Cool Papa Bell
Carved pine, oil paint and stains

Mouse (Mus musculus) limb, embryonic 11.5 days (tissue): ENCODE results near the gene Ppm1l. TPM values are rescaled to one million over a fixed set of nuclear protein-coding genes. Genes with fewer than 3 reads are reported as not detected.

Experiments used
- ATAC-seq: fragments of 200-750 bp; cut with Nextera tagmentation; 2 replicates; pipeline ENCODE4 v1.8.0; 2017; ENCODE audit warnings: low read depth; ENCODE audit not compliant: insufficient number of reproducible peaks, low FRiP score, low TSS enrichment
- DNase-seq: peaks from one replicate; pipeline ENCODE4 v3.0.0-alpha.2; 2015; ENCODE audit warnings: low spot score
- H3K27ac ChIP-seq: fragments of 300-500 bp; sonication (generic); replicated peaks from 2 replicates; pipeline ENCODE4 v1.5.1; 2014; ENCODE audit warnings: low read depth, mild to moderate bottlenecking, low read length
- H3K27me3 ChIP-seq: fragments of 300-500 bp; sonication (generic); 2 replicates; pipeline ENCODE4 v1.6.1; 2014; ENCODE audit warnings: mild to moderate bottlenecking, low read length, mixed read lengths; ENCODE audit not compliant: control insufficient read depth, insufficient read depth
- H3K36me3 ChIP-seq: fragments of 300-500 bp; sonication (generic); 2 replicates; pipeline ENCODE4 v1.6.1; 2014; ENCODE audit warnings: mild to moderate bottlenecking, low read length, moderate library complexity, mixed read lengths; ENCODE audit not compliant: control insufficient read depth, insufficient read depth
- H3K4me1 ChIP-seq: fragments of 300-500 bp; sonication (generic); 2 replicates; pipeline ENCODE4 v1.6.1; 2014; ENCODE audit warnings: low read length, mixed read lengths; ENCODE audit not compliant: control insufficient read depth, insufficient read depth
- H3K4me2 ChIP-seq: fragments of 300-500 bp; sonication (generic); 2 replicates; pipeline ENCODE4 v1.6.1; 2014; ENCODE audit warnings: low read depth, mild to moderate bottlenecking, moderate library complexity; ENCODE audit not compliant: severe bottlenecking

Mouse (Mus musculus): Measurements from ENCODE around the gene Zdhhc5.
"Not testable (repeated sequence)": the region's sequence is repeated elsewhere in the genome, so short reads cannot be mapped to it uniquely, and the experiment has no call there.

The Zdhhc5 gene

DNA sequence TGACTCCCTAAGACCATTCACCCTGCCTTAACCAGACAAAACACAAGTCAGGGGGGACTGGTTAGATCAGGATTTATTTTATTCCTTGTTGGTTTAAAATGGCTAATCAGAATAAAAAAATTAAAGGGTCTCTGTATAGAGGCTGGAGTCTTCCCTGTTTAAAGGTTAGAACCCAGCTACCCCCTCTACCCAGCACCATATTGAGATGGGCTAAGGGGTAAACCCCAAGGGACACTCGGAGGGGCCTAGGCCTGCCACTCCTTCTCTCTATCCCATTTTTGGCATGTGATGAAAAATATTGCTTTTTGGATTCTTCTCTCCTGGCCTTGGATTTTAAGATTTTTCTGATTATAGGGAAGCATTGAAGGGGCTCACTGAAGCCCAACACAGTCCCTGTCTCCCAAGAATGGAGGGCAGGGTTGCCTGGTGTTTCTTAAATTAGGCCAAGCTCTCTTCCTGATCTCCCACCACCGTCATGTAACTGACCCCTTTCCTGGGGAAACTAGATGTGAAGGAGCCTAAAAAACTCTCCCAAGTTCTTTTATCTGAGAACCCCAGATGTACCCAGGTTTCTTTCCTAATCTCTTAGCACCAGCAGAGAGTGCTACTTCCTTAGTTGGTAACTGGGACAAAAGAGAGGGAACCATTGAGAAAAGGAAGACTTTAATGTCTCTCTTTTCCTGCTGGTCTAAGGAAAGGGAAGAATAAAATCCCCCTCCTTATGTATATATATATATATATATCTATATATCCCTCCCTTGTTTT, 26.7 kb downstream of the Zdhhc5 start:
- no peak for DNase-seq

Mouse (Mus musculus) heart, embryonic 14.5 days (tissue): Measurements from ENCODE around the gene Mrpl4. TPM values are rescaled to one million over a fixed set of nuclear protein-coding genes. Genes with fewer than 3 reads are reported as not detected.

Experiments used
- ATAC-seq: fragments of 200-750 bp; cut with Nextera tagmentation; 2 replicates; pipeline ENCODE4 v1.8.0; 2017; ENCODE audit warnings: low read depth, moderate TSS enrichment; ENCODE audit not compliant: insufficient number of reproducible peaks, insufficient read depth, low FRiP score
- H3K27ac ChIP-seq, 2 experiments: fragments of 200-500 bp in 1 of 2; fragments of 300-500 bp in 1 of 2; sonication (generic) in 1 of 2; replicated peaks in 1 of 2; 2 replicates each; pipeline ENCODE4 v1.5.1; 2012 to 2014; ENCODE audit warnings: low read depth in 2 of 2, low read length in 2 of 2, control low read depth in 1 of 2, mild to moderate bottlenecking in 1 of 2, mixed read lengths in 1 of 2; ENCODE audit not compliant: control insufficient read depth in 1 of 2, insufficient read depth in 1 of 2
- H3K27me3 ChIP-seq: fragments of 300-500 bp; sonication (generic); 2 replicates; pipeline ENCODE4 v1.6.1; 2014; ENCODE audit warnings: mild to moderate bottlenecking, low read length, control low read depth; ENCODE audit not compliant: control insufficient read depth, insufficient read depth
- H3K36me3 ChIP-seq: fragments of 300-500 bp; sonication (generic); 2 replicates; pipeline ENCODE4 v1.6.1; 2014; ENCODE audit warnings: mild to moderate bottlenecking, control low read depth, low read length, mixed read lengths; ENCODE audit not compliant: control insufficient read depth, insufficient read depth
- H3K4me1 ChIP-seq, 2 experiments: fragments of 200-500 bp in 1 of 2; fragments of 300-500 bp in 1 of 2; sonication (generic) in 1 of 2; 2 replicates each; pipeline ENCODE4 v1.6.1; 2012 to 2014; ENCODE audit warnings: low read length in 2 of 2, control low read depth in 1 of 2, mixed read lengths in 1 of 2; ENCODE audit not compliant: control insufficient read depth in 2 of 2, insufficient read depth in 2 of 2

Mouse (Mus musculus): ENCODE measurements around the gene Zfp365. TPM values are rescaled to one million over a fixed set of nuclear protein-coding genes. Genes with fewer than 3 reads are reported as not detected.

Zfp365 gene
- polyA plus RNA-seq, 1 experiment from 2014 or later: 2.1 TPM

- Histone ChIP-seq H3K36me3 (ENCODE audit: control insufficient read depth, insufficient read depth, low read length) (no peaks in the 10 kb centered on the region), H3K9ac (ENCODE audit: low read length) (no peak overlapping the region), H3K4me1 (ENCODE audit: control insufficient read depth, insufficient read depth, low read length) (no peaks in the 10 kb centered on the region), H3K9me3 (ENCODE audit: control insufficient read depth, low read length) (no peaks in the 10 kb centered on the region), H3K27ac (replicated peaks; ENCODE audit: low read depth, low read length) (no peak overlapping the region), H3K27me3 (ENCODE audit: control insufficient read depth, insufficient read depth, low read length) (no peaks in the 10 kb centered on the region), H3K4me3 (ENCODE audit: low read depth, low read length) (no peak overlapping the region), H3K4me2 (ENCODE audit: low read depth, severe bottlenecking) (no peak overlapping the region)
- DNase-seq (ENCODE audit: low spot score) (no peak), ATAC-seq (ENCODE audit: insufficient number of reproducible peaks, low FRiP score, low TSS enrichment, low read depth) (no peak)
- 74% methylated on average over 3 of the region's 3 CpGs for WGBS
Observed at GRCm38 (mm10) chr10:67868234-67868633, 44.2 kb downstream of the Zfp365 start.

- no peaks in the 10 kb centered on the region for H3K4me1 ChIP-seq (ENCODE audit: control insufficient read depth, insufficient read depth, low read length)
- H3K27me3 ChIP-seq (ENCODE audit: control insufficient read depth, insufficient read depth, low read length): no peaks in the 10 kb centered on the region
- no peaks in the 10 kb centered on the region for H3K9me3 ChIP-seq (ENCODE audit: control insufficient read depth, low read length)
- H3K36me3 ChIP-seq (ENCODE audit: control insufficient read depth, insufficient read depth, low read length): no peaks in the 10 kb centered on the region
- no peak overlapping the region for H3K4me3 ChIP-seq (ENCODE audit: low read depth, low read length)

“I came across this piece of pine at the start of the baseball season and thought about doing a baseball player. James Thomas “Cool Papa” Bell was a center fielder in the Negro leagues from 1922 to 1950. He is considered by many baseball observers to have been one of the fastest men ever to play the game. Many stories were told about “Cool Papa” Bell. It was said that he was so fast that when he turned off his light to go to bed, he would be in the bed before the room got dark! Years later, Mohammed Ali often took stories about “Cool Papa” Bell and applied them to himself. My brother introduced me to the basic principles of a traditional style of relief woodcarving, which has its origins in coastal South Carolina’s African Gullah/Geechie culture. I portray figures by removing minimal wood using chisels and a mallet. I use a variety of woods—mainly poplar and pine—much of it repurposed and found. People are the most interesting things on earth. Once you think you have them all figured out, they change and surprise you.” Born in Florida in 1957, LaVon Williams is a self-taught artist who grew up in Colorado. He played basketball for the University of Kentucky’s NCAA championship team in 1978, then went on to play professional basketball abroad before returning to Kentucky. His work has been published and is found in many collections, including the Kentucky Folk Art Museum. Although abstract and often larger than life, Williams’s subjects are extremely recognizable and engaged in life. They are dramatic, strong and graceful portrayals of African-American life.